Focusing on economic diplomacy

by Ambassador B. Romualdez

| Photo by chuttersnap on Unsplash

It’s been an extremely busy week for us in Washington, DC, as we prepare to host the Bilateral Strategic Dialogue with the United States in Manila.

Last Thursday, I was invited by the Center for Strategic and International Studies senior vice president Victor Cha to deliver the keynote speech for the annual forecasting conference of the CSIS on the challenges in the Indo-Pacific Region. The discussions featured experts and scholars from, and with me in the panel were Kurt Campbell, White House Deputy Assistant to the President and Coordinator for Indo-Pacific Affairs of the National Security Council, and South Korean Ambassador to the US Taeyong Cho with CSIS senior fellow and Japan chair and deputy director for Asia Nicholas Szechenyi as moderator.

There are so many developments in the Indo-Pacific region today, but one does not really need to gaze into a crystal ball to predict what could happen in the foreseeable future, particularly in our part of the world in Southeast Asia, especially since we are cognizant of the realities we face. The challenge simply is for all stakeholders to work together in dealing with these realities in a manner that would redound to the economic benefit of all our peoples.

Like any other nation, the member countries of the Association of Southeast Asian Nations, including the Philippines, are emerging from the COVID-19 pandemic, with their respective economies still experiencing the negative impact of the pandemic on many aspects, including the health and livelihood of the people.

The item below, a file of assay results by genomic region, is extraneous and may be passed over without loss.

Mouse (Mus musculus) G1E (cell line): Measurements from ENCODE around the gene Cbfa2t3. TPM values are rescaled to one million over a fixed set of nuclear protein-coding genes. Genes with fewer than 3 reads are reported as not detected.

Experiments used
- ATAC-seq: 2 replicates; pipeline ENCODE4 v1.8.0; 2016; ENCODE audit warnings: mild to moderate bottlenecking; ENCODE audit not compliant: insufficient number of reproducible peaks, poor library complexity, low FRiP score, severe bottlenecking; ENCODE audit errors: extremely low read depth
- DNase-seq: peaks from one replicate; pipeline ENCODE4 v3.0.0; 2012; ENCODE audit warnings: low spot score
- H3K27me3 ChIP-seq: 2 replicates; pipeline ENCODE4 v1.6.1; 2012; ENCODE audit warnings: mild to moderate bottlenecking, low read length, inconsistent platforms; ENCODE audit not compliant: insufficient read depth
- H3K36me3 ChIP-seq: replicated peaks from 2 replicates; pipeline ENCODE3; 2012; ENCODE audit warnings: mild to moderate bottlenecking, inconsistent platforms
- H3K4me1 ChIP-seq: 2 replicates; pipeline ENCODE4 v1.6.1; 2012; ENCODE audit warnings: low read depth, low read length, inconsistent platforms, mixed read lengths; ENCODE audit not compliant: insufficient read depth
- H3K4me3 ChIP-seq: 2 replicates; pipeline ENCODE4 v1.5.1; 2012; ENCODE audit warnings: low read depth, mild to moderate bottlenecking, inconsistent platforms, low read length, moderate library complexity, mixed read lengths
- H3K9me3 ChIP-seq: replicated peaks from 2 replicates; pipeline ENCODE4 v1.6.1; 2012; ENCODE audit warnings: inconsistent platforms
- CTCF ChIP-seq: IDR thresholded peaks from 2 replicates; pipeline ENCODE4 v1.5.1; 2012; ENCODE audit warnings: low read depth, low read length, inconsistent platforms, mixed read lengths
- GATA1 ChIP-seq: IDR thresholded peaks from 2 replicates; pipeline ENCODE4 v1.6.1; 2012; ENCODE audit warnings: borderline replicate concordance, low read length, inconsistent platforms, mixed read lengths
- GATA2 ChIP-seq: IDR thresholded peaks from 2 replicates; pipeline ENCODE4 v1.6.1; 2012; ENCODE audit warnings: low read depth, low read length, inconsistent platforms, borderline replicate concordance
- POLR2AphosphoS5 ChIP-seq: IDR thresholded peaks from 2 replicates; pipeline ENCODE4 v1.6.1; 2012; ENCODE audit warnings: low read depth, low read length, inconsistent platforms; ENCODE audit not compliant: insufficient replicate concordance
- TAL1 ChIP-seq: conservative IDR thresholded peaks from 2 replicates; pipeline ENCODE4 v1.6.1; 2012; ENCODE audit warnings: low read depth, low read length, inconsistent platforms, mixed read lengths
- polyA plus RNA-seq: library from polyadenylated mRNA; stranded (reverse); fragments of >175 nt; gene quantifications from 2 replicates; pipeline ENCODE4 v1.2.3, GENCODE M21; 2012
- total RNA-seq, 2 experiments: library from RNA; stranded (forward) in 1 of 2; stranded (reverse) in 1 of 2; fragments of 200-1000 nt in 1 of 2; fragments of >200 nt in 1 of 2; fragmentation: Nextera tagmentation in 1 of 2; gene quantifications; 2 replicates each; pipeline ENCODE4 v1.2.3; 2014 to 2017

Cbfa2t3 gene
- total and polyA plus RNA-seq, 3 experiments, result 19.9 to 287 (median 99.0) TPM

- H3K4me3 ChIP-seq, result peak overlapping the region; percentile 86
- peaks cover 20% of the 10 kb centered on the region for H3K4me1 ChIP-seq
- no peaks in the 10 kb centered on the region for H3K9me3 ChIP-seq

To fully surmount the challenges and keep the momentum of economic recovery going, the region needs to double down on economic activities and ramp up investments in a wide array of industries and sectors.

The Philippines has been forthright in stating what we need, not just from the United States but from our other partners as well. And what we need is to work with major developed countries to get over the slump and completely recover – not through aid, but through increased trade and investments.

For all of us, it is very clear that our number one priority at this time is to see to it that our economy not only rebounds but grows at levels that are even higher than before the pandemic. And if we are to significantly and meaningfully contribute to global economic growth, we must do our part to ensure that the economic health of the Southeast Asian region remains healthy and robust.

While some forecasts indicate that the global economy will slow down this year due to the effects of geopolitical issues, growth is expected to expand in our region. I am convinced that this will help buoy the global economy. In addition, being competitive will help thwart any form of coercion – which is why we also welcome the establishment of the ASEAN-US Comprehensive Strategic Partnership and the renewed interest and commitment of the United States to expand economic cooperation with ASEAN as a whole and with key bilateral partners, starting with the Indo-Pacific Economic Framework for Prosperity or IPEF that was launched last year.